The Global Plastics Treaty

Our goal is to end plastic pollution by 2040 through a circular economy where all plastic applications are reused, recycled, and responsibly managed during and after use while enabling a lower greenhouse gas emissions plastic economy.

While plastics have had a history of innovation, particularly in supporting areas like healthcare and food preservation, pollution from plastics is a growing crisis. The need to develop a circular economy for plastics is ever pressing – a system that preserves natural resources and reduces waste while keeping valuable materials in use through more efficient recycling.

Through the endorsement by 175 nations of a UN resolution for an international legally binding agreement, the Global Plastics Treaty (GPT) is set to change how plastics are designed, produced, and recycled. The historic agreement will see topics such as the lifecycle of plastics and ocean pollution be addressed, and is expected to drive new collaborations and innovations throughout the sector.

Plastics Europe has set out its position on the GPT.

We must confront the reality that approximately 3 billion people lack access to basic waste management. Ensuring universal access to waste management requires a massive investment in collection, sorting and recycling infrastructure globally has to be a top priority if we are to meet the 2040 objective.

Virginia Janssens – Managing Director Plastics Europe

Plastics in Our Daily Lives

Whether you’re hydrating with a refreshing sip of water, staying in touch with friends and family, enjoying the comforts of home, or nourishing your body with fresh food, plastics play a crucial role in your everyday life. Of course, not all plastics are created equal, and different applications call for different properties. Learn more about the various types of plastic and their particular applications and benefits.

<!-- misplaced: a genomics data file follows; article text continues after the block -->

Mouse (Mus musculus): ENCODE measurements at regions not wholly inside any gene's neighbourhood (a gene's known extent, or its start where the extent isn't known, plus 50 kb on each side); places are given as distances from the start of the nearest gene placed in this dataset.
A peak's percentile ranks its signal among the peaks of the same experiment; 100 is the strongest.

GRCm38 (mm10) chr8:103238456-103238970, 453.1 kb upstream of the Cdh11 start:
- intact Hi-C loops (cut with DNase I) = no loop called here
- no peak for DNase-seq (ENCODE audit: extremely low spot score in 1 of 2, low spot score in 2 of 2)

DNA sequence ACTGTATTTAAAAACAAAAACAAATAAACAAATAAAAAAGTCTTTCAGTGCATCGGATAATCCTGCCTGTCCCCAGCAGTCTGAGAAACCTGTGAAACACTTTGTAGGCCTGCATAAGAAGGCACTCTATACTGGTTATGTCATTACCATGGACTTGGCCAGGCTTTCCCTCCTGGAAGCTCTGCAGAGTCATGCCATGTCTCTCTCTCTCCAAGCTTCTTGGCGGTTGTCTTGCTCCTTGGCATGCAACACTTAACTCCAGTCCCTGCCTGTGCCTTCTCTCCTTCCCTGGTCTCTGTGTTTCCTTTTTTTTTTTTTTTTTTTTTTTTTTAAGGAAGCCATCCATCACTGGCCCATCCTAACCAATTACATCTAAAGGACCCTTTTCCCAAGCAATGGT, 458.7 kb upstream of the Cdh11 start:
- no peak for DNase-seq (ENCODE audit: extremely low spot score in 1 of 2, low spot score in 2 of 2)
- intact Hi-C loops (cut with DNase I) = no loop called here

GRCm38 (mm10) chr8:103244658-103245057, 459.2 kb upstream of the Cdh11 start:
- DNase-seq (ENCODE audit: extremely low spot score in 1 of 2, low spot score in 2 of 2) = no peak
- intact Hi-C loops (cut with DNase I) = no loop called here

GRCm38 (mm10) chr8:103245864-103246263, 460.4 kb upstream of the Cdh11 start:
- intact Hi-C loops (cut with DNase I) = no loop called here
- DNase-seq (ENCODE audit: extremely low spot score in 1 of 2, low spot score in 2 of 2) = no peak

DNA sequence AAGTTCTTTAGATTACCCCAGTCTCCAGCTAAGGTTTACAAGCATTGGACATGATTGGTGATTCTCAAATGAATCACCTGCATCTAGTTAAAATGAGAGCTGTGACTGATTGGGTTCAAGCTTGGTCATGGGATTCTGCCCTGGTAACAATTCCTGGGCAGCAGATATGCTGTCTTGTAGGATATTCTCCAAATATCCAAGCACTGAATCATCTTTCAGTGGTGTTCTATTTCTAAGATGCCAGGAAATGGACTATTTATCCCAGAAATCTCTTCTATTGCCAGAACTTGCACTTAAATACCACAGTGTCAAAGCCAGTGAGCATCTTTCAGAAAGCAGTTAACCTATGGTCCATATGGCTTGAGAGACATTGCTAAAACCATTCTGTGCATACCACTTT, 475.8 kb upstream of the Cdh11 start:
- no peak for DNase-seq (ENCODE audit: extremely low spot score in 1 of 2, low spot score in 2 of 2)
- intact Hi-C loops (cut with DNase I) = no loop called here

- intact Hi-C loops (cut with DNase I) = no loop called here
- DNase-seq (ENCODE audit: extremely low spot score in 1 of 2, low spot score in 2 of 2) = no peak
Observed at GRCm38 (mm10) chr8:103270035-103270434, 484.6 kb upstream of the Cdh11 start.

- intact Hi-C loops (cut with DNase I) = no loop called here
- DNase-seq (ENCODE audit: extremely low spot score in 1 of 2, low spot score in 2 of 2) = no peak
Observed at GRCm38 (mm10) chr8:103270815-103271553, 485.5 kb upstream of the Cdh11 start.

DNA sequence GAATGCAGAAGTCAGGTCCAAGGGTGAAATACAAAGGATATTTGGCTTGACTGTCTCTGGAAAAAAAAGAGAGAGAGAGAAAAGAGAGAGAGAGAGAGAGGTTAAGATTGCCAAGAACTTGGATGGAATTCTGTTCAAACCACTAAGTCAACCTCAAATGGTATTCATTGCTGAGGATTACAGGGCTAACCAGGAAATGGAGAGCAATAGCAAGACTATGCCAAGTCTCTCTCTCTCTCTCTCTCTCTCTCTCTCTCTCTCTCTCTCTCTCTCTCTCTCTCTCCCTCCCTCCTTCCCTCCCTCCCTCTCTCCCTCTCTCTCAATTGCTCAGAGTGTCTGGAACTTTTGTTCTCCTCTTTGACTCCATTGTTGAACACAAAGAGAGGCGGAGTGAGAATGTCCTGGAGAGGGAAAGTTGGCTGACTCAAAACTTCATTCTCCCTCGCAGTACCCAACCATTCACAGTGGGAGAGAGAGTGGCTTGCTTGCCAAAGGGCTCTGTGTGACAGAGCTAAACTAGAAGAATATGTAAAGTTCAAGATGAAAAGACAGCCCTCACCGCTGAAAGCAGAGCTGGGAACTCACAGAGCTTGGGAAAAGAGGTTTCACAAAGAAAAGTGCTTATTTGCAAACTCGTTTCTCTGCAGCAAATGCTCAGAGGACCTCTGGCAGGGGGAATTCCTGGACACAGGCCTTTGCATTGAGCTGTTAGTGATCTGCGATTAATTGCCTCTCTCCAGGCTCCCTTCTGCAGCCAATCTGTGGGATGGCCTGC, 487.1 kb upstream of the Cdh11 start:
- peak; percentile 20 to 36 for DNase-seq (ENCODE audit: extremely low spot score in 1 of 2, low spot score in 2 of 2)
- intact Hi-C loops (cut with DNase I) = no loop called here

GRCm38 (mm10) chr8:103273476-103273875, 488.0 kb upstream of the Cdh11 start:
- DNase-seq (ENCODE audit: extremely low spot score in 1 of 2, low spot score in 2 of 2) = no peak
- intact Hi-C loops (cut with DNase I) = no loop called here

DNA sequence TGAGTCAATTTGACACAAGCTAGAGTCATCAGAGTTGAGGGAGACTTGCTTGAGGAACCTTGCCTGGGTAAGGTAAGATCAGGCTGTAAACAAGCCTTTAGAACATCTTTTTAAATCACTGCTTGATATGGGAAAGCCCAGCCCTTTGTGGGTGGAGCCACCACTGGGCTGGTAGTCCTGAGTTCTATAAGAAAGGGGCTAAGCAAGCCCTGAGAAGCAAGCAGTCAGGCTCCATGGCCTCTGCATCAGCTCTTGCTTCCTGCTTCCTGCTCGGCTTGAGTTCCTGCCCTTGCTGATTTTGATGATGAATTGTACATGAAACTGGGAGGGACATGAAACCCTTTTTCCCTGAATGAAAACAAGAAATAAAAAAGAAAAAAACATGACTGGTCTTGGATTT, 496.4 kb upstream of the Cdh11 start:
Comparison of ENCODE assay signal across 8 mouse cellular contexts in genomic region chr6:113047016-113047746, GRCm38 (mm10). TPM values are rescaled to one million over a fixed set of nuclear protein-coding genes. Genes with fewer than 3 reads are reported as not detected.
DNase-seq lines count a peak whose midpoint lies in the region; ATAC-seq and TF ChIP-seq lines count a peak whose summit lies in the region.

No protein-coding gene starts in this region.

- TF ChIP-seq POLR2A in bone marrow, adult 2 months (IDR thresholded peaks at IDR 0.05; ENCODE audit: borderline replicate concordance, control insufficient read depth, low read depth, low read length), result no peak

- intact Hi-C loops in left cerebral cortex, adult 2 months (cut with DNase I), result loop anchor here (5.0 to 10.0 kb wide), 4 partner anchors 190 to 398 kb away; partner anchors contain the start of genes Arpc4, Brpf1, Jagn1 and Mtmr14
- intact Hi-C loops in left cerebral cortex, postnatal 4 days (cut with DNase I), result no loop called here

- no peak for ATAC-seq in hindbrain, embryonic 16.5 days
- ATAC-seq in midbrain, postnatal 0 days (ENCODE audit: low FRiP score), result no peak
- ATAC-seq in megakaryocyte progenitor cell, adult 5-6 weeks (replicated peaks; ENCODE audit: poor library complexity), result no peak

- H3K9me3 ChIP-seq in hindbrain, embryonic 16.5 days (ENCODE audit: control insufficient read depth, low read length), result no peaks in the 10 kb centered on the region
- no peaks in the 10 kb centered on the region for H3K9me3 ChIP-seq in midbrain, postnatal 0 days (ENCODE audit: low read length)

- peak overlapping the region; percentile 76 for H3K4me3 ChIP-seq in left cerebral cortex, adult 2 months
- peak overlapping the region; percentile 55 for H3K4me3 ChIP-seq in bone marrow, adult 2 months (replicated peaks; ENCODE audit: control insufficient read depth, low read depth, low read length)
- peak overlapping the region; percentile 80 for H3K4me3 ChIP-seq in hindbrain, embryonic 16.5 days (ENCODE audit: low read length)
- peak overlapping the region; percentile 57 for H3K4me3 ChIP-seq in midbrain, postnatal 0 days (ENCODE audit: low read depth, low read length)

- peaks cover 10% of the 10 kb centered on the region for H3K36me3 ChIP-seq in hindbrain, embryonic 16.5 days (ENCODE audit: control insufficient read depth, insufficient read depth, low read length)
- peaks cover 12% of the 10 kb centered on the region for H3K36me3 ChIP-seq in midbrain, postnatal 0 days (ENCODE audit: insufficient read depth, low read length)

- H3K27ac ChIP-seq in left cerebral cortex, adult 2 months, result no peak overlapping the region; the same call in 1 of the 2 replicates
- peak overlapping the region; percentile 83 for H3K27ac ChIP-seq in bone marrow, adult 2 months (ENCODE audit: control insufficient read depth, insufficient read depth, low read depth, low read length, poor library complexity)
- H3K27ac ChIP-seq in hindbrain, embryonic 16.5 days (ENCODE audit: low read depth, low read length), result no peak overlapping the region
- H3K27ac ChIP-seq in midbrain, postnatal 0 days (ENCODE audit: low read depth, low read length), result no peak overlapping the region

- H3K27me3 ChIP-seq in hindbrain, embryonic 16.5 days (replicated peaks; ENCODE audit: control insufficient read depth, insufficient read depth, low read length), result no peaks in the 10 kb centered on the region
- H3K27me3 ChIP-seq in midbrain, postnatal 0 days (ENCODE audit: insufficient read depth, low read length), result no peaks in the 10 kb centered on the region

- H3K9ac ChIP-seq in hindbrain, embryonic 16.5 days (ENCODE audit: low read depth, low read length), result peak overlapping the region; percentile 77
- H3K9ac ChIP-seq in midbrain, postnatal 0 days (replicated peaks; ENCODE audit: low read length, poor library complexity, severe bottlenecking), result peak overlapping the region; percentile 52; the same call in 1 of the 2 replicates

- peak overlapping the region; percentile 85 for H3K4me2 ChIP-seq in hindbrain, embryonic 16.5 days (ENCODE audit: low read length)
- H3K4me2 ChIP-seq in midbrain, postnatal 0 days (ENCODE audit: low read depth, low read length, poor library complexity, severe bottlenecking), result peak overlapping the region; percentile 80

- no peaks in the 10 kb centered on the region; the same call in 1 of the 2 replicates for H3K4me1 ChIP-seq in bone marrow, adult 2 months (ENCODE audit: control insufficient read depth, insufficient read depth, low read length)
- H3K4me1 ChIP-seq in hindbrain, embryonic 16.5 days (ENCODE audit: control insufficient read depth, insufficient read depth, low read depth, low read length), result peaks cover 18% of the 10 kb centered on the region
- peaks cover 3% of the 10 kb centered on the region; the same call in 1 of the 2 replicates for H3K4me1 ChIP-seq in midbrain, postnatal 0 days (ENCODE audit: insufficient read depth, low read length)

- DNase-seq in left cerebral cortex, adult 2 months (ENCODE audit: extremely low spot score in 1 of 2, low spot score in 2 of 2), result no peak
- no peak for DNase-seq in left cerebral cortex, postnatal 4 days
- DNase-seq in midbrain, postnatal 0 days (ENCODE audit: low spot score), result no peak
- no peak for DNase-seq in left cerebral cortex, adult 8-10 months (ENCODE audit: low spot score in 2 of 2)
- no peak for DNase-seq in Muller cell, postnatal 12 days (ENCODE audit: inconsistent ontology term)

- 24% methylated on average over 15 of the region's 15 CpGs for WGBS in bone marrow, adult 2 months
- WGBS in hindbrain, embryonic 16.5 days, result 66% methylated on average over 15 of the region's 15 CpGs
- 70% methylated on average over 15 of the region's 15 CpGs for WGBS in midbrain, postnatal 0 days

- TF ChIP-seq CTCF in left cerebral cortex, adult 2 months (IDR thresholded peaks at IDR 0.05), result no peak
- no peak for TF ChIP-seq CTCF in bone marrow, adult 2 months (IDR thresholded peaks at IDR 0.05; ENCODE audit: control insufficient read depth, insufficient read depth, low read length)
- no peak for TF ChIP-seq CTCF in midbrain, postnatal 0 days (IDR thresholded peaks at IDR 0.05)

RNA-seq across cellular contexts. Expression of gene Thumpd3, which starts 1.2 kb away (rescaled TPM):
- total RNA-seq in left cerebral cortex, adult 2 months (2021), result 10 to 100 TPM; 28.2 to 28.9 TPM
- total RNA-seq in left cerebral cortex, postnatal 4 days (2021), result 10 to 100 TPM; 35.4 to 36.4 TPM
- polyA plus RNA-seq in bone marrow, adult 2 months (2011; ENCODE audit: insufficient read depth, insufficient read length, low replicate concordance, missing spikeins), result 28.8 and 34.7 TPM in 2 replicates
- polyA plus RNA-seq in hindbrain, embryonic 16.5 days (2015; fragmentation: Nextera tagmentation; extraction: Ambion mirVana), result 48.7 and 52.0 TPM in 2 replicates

To know more about the different types of plastics, click here.

The Plastics Transition

Plastics Europe and its members share societal concerns about the European plastics system’s contribution to climate change and the challenge of plastics waste, and the need to foster the sustainable use of plastics. Plastics remain irreplaceable for many applications and have a vital role to play in enabling the sustainability transitions and supporting the competitiveness of many sectors in Europe.

fast facts

Fast Facts

The CIRCULARITY SCENARIO reduces 80% of end-of-life plastic disposal by 2050 compared to today, effectively reducing system CO2 emissions by 65%

24.5

million tonnes of plastic waste
generated in 2020

14%

of plastic waste were recycled, providing 3.5 Mt of recyclates in 2020

50%

of today’s European plastic waste is incinerated for energy recovery

95

million tonnes of CO² emitted per year in 2020, one-third is caused by incineration

Chemical recycling

Chemical recycling complements other plastic recycling options like mechanical, dissolution and organic recycling. Since it can deal with complex plastic waste streams, like films or laminates, chemical recycling can be used for plastic waste, which would otherwise result in incineration or landfill. With 67.5% of post-consumer plastic waste going to landfill and energy recovery across Europe, there is a clear potential for improvement.

Voices from Changemakers View more

I am confident technology wise. We still need to do a lot in the pre-treatment of waste.

Kim Ragaert

Kim Ragaert

Professor – Chair of Circular Plastics, University of Maastricht

There’s a lot that we can do together.

Nicholas Kolesch

Nicholas Kolesch

Vice President, Projects, Alliance To End Plastic Waste

The plastics industry has said a lot about how it’s ready to move.

Willemijn Peeters

Willemijn Peeters

Founding Director, Searious Business

Plastic needs its place in the circular economy.

Werner Bosmans

Werner Bosmans

Policy Officer, DG ENVI, European Commission

Want to learn more?

Further information available here.